So is heat simply the transfer of thermal energy? Or can something contain heat? I know if you "heat" a beaker of water you are transfering thermal energy to it, or increasing the kinetic energy of its molecules. Surely the total amount of "energy" contained in a beaker of water is more than just its thermal energy?

This makes my brain hurt, so can someone please elaborate, bakegaku maybe you can tell me more details?
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Offline Bakegaku

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Re:some interersting Qs
« Reply #7 on: March 06, 2006, 11:18:03 PM »
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what I don't understand is when a phase change occurs (water to steam) for example there is a transfer of energy (does it have to be thermal?) but no increase in temperature. So how can there be a transfer of themal energy but no measured increase in thermal energy?

I believe that is known as latent heat  ;D
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people; their actions stem directly from their personalities,
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not simply be entertained by them."
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Offline mike

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Re:some interersting Qs
« Reply #8 on: March 06, 2006, 11:24:39 PM »
So latent heat is the transfer of thermal energy with no change in temperature? I am still not convinced that heat is simply the transfer of thermal energy. :)
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Offline Borek

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Re:some interersting Qs
« Reply #9 on: March 07, 2006, 04:22:49 AM »
I am still not convinced that heat is simply the transfer of thermal energy. :)

Good for you. Heat is not a process (transfer) involving energy but the energy itself.

Temperature is a property of matter. It can be defined either as Boltzmann did (connecting it with a mean kinetic energy of particles) or in a fenomenological way - if you connect two bodies and there is no heat transfer bewteen them - they have the same temperature. If there is an energy transfer - body that looses heat is hotter then receiver.
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Offline mike

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Re:some interersting Qs
« Reply #10 on: March 07, 2006, 04:40:51 AM »
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Good for you. Heat is not a process (transfer) involving energy but the energy itself.

Temperature is a property of matter. It can be defined either as Boltzmann did (connecting it with a mean kinetic energy of particles) or in a fenomenological way - if you connect two bodies and there is no heat transfer bewteen them - they have the same temperature. If there is an energy transfer - body that looses heat is hotter then receiver.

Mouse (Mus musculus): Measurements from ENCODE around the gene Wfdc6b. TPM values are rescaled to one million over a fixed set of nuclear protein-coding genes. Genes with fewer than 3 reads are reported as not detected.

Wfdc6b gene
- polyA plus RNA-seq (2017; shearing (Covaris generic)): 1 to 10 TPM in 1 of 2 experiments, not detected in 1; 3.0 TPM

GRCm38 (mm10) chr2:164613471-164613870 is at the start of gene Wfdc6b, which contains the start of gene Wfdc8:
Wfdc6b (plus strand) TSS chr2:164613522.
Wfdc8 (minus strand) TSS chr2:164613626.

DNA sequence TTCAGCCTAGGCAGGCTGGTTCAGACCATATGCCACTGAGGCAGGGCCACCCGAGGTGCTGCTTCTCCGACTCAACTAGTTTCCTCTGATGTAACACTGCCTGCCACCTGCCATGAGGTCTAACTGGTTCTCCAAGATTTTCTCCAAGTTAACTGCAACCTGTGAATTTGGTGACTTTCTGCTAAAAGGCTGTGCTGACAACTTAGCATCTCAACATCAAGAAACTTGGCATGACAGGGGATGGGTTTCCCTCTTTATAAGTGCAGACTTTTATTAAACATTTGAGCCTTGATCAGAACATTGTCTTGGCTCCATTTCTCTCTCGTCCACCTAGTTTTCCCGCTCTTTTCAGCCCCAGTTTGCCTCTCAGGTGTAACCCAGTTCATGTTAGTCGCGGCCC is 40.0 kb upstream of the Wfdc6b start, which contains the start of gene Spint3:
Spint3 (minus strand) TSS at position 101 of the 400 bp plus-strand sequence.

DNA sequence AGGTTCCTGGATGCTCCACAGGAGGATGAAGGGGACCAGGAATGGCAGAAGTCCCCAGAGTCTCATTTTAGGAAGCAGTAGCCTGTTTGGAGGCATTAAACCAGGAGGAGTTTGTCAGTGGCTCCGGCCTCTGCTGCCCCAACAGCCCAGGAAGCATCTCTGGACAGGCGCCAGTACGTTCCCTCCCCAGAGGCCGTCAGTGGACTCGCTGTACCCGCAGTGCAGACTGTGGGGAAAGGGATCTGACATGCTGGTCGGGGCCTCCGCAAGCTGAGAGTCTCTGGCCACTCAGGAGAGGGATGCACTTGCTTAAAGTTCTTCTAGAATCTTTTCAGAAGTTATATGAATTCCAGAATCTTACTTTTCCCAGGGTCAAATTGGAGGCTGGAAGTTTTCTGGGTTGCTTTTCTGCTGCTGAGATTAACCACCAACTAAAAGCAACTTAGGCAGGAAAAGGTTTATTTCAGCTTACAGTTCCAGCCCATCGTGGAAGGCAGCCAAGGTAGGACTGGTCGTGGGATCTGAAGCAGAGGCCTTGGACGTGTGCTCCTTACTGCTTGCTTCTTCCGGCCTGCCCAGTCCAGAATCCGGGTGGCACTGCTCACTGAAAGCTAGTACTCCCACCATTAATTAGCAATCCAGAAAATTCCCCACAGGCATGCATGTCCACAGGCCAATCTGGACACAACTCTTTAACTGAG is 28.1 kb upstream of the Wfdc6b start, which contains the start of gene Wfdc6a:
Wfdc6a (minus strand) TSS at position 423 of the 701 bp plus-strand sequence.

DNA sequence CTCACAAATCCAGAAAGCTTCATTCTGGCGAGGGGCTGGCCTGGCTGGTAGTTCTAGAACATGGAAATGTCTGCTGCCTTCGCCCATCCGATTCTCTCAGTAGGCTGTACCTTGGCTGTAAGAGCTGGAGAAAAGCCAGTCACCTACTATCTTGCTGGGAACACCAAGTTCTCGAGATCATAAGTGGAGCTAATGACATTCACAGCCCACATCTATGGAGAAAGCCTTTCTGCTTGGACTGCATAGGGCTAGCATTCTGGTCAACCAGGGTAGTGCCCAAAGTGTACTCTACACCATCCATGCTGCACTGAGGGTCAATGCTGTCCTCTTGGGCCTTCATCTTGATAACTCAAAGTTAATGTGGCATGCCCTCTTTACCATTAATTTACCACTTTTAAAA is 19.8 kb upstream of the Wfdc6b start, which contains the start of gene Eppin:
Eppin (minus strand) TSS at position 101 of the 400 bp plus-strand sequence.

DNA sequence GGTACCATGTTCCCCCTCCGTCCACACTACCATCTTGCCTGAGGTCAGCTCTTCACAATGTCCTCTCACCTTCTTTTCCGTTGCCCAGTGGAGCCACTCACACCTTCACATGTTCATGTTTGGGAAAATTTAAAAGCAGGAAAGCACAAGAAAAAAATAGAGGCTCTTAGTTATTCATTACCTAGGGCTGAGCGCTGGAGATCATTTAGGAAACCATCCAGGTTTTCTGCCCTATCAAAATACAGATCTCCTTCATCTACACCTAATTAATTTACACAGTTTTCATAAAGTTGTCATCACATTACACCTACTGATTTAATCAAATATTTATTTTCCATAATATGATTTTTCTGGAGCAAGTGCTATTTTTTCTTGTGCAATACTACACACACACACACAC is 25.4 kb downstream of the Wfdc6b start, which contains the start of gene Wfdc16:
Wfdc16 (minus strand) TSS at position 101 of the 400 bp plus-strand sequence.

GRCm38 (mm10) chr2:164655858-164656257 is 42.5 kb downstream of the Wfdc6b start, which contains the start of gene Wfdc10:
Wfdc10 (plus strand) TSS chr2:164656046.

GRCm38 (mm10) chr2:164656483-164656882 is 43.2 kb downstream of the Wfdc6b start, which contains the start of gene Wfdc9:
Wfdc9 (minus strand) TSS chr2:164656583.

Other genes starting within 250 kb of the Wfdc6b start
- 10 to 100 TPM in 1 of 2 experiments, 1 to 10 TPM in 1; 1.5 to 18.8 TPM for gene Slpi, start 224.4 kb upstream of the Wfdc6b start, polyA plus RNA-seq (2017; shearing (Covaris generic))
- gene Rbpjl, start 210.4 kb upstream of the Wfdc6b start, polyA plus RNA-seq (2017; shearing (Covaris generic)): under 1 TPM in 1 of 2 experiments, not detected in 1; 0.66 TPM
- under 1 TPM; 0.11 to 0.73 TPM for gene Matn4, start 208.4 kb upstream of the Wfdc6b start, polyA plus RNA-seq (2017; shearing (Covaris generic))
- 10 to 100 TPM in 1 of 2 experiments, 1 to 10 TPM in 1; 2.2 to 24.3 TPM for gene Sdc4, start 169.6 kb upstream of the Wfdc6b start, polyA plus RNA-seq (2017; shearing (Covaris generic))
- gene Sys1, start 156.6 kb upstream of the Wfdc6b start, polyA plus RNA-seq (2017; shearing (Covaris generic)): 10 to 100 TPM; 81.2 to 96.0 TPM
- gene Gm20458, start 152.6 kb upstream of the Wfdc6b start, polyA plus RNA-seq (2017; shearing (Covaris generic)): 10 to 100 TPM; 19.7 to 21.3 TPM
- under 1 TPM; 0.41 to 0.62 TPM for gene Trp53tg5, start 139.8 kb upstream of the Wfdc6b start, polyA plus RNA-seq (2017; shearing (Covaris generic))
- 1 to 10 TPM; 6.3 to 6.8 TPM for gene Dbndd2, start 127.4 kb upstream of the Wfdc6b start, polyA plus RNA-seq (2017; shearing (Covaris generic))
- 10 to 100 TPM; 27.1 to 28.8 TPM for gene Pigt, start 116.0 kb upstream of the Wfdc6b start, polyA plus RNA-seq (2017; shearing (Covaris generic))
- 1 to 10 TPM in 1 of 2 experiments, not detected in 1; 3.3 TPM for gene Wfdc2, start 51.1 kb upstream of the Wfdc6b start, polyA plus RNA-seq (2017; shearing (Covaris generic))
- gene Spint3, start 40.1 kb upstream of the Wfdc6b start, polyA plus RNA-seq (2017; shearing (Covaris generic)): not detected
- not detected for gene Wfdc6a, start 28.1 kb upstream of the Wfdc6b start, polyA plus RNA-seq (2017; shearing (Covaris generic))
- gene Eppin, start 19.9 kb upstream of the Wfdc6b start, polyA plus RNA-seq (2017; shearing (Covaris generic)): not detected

Yes, good this is what I thought. Thanks :)

So you can add heat to a substance and may or may not increase its temperature. This is when a substance has a change of state, for example.
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Offline constant thinker

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Re:some interersting Qs
« Reply #11 on: March 07, 2006, 05:33:47 PM »
I guess I interpreted the first question differently from mike and borek. There are many variables to take into affect. I wasn't think about milk being kept. I was assuming adding it to tea if it were the same temperature. One wouldn't do this though obviously. To answer the question better one would need to put more parameters on the question.

Like I said I ran across the coals briefly. Lasted not much more than a few seconds and it was pretty hot. I think people who truely walk across coals like bakegaku says, they have a lot of scar tissue under their feet and callus.
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Re:some interersting Qs
« Reply #12 on: March 08, 2006, 08:53:01 AM »
Yes, good this is what I thought. Thanks :)

So you can add heat to a substance and may or may not increase its temperature. This is when a substance has a change of state, for example.

Exactly!  You can add or subtract heat from a substance, but you can't add or subtract temperature.  Temperature is a measurement of heat.
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Offline mike

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Re:some interersting Qs
« Reply #13 on: March 08, 2006, 06:25:59 PM »
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Exactly!  You can add or subtract heat from a substance, but you can't add or subtract temperature.  Temperature is a measurement of heat.

Ok one last thing then. Does heat only refer to thermal/kinetic energy? And if you can add heat to a substance without raising its temperature what is that energy? Potential? Chemical?

What about this example: If you had some hot oil, that has a certain temperature right? So this hot oil possesses heat energy which it can transfer to something that is relatively cooler or at a lower temperature. Now if you were to ignite the oil it would release a whole lot more energy. So does heat energy refer to just the thermal energy that warm oil can transfer to a cooler substance or does it also take into account potential chemical energy etc? We can assume that temperature in this case can only refer to the thermal energy of the oil.

Thanks for your input guys :)
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Re:some interersting Qs
« Reply #14 on: March 08, 2006, 06:26:13 PM »
Ok here's one:

Does cold water or hot water reach boiling point sooner?

Also, which one will freeze faster?